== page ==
Condoleezza Rice with the Philadelphia Orchestra
Aretha Franklin and Condoleezza Rice perform with the Philadelphia Orchestra Jeff Fusco/Getty Images

The Philadelphia Orchestra, which has hosted performances from Condoleezza Rice, Sting and Aretha Frankalin, went out on strike, before what would have been the opening gala performance of their new season.

The musicians have been involved in a series of discussions over pay cuts, following the orchestra's recovery from being declared bankrupt in 2011.

They say they accepted a 14% pay cut as part of plans to save the orchestra but now, after a successful four years, make less than players in other leading orchestras.

Allison Vulgamore, the president and chief executive of the orchestra, told the audience that Friday's concert at Verizon Hall had been cancelled.

"The decision by the musicians to cancel the Season Opening Gala performance is naturally disappointing to all of us," she said.

"However, even as our last several years have seen us overcome numerous challenges, we hope this, too, will soon lead to a mutually satisfactory agreement."

The musicians of The Philadelphia Orchestra are members of the Philadelphia Musicians Union, Local 77.

Orchestra leadership offered the musicians annual base pay increases of 2% each year for the next three years on an annual base pay of $127,608 (£98,322) as well as the establishment of a musicians' appreciation fund that would allow them to share in the Orchestra's success.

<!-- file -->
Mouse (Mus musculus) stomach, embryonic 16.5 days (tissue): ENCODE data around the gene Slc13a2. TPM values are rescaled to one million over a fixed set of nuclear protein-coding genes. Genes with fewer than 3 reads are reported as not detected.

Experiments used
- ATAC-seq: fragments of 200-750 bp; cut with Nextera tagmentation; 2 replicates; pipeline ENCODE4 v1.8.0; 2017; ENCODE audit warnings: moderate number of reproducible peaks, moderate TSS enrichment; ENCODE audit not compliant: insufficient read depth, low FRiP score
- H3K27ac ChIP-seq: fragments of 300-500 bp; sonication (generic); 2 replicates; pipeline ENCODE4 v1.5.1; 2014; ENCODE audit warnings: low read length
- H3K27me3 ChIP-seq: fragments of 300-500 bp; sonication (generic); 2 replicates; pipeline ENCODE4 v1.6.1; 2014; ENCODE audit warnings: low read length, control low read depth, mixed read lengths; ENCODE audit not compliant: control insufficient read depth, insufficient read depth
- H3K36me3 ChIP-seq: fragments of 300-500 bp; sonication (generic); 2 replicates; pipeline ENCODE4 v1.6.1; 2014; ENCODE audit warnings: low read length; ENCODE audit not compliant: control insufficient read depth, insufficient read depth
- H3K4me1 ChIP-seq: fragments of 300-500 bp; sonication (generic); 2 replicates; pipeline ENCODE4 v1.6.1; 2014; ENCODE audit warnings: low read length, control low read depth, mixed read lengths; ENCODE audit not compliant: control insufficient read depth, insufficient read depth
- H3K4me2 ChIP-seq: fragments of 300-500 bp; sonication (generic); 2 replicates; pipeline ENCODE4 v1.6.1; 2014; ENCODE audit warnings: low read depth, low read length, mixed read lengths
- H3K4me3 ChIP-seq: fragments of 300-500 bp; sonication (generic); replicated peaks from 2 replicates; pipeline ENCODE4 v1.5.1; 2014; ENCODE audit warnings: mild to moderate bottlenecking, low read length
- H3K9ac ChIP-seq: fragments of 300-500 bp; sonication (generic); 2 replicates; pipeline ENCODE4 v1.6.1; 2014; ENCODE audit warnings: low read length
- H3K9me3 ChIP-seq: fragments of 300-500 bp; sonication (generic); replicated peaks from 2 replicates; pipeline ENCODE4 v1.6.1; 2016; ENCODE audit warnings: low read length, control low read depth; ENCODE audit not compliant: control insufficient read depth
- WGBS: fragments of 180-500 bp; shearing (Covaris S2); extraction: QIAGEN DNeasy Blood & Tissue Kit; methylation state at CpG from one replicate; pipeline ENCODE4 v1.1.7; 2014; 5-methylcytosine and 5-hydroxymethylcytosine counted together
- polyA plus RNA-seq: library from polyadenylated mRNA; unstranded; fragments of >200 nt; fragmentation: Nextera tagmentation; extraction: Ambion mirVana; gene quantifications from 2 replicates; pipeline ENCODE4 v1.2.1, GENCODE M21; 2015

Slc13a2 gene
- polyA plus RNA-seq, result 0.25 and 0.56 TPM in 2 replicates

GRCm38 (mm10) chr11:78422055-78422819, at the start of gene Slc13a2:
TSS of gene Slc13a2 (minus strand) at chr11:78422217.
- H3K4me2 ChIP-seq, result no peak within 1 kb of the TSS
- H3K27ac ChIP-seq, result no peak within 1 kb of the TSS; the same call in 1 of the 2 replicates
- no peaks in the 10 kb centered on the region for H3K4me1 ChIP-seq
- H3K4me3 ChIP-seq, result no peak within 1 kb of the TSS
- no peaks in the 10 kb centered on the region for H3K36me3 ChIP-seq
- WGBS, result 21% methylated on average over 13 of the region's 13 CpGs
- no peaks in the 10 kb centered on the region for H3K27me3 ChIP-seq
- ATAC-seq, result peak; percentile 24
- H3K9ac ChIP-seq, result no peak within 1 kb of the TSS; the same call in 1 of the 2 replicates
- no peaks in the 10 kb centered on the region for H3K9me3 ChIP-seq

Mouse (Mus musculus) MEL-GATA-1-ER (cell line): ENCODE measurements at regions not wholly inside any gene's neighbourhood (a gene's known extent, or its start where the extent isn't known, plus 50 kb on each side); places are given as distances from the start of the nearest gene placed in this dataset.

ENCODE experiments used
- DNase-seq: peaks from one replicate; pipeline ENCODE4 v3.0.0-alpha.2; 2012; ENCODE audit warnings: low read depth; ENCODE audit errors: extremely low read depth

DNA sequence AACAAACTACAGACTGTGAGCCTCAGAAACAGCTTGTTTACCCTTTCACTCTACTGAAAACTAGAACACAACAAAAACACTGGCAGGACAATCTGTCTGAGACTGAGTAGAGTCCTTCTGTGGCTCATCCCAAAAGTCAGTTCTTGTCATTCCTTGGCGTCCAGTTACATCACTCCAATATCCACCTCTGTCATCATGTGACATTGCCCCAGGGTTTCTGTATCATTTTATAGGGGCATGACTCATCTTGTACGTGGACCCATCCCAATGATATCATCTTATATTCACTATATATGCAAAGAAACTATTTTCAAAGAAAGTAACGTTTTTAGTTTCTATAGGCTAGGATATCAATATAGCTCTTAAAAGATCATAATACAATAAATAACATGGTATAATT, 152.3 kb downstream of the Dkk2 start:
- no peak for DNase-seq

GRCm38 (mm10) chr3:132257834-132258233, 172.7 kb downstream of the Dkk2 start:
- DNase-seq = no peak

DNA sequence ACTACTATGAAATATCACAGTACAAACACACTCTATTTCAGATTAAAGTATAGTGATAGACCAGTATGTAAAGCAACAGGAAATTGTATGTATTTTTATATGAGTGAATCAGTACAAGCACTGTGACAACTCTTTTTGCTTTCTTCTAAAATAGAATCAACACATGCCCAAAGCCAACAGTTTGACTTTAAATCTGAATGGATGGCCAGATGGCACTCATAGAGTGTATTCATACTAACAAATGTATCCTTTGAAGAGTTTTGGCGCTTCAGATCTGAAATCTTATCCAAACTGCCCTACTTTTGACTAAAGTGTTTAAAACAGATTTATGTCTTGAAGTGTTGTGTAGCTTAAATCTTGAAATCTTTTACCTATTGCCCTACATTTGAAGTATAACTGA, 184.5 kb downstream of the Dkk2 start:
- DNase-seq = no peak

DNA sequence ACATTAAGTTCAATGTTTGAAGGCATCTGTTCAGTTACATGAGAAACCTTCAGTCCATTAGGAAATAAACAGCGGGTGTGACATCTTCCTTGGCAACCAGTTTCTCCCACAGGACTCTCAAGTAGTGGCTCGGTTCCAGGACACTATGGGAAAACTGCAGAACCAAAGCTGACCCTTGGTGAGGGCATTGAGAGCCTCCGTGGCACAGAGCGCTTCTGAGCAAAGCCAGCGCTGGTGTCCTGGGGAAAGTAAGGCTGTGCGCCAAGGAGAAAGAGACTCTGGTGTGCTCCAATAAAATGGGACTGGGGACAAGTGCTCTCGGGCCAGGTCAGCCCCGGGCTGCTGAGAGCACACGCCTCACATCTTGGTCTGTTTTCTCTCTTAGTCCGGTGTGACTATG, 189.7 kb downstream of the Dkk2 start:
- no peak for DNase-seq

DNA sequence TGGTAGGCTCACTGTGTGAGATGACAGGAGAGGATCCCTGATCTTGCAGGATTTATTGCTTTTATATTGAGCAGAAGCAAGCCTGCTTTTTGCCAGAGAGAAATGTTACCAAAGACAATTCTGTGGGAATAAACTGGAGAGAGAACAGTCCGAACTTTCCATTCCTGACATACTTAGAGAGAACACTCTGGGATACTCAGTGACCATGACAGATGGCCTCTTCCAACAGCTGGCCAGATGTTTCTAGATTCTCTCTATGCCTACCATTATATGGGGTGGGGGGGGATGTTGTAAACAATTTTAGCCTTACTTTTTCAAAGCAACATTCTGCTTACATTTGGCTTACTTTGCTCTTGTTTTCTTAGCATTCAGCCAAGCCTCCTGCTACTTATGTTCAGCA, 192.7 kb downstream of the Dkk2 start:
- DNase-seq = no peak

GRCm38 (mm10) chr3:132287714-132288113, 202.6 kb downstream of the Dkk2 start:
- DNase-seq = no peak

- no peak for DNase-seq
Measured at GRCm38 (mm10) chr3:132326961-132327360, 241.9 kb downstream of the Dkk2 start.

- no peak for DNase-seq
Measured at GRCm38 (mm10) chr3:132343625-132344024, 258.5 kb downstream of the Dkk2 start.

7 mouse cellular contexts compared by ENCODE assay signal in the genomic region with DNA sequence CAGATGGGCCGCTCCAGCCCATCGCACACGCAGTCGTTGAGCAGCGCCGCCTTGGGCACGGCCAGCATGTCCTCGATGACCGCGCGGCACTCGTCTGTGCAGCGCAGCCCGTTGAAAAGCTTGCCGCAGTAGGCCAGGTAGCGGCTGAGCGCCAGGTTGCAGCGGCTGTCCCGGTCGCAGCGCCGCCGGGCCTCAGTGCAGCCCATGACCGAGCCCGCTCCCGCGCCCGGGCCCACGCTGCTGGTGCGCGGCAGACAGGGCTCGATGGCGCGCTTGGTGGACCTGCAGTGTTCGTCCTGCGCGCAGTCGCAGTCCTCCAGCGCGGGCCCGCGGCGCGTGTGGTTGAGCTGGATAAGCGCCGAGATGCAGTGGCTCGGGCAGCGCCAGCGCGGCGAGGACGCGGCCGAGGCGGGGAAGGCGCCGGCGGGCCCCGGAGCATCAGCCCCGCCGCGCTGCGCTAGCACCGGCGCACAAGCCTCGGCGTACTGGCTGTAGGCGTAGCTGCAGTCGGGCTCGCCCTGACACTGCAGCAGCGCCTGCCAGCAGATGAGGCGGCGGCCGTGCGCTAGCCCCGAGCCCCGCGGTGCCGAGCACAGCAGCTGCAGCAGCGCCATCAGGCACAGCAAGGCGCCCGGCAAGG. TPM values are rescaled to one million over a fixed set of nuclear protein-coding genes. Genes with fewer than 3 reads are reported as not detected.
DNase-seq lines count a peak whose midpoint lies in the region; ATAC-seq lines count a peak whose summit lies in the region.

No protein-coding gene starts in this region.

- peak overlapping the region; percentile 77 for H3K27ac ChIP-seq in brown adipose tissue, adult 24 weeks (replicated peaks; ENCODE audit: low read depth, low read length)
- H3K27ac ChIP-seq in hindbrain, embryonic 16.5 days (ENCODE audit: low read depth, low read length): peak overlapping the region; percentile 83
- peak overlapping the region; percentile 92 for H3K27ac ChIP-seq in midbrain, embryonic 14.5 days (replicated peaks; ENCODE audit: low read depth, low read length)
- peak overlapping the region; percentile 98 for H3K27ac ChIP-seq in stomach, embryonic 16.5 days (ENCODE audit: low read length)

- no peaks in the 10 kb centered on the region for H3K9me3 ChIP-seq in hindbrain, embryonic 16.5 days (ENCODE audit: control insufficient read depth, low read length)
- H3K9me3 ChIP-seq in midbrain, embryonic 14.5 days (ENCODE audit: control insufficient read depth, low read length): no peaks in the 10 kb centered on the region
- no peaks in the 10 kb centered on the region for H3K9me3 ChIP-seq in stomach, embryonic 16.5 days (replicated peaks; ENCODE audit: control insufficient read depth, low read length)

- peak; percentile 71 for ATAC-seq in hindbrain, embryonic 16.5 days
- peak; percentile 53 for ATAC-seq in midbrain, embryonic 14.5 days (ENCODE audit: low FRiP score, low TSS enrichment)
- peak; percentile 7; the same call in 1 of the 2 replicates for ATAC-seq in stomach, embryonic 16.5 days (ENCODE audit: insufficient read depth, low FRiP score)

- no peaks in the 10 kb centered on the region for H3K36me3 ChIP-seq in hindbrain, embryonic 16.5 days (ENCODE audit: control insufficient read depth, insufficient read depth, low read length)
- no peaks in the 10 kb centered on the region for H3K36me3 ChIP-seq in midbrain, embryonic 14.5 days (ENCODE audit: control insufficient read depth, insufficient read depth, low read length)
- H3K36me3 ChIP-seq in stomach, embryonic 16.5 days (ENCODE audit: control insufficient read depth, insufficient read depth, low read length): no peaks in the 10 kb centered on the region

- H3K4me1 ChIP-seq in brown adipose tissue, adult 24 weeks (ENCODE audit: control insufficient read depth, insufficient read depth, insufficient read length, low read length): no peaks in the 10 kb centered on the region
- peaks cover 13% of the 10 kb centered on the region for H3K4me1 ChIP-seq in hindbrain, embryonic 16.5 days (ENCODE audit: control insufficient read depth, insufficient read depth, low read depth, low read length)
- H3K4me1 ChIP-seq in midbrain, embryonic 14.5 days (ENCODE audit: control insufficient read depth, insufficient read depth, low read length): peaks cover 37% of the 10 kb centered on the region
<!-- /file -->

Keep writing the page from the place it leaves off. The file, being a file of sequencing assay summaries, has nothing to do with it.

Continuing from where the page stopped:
The Philadelphia Orchestra
The Philadelphia Orchestra in concert The Philadelphia Orchestra

The annual increase before the musicians' fund contribution would bring the annual base pay to more than $135,000 (£104,018) a year by the third year.

Leadership also offered to increase the size of the orchestra by one position. The musicians rejected this offer.

The Philadelphia Orchestra is one of America's "big five" orchestras, known for a high standard of music-making and a particularly lush string sound.

"The Philadelphia Orchestra is now at a threshold defined by world-class artistry, inspirational programming, service to our communities, engaged patrons, and civic 'relevance'," Vulgamore said.

"Greatness for an orchestra has been reimagined and looks entirely different than it did 100 years ago. The Philadelphia Orchestra cannot rest on its progress or define a spectacular path for the Fabulous Philadelphians without matching this progress with a commitment to fiscal discipline."

The Pittsburgh Symphony Orchestra also went out on strike on Friday (30 September 2016), its second bout of industrial action this year after pay negotiations that had been going on since February broke down.

Meanwhile, the Fort Worth symphony has been on strike since 8 September, in an attempt to secure better pay for its musicians.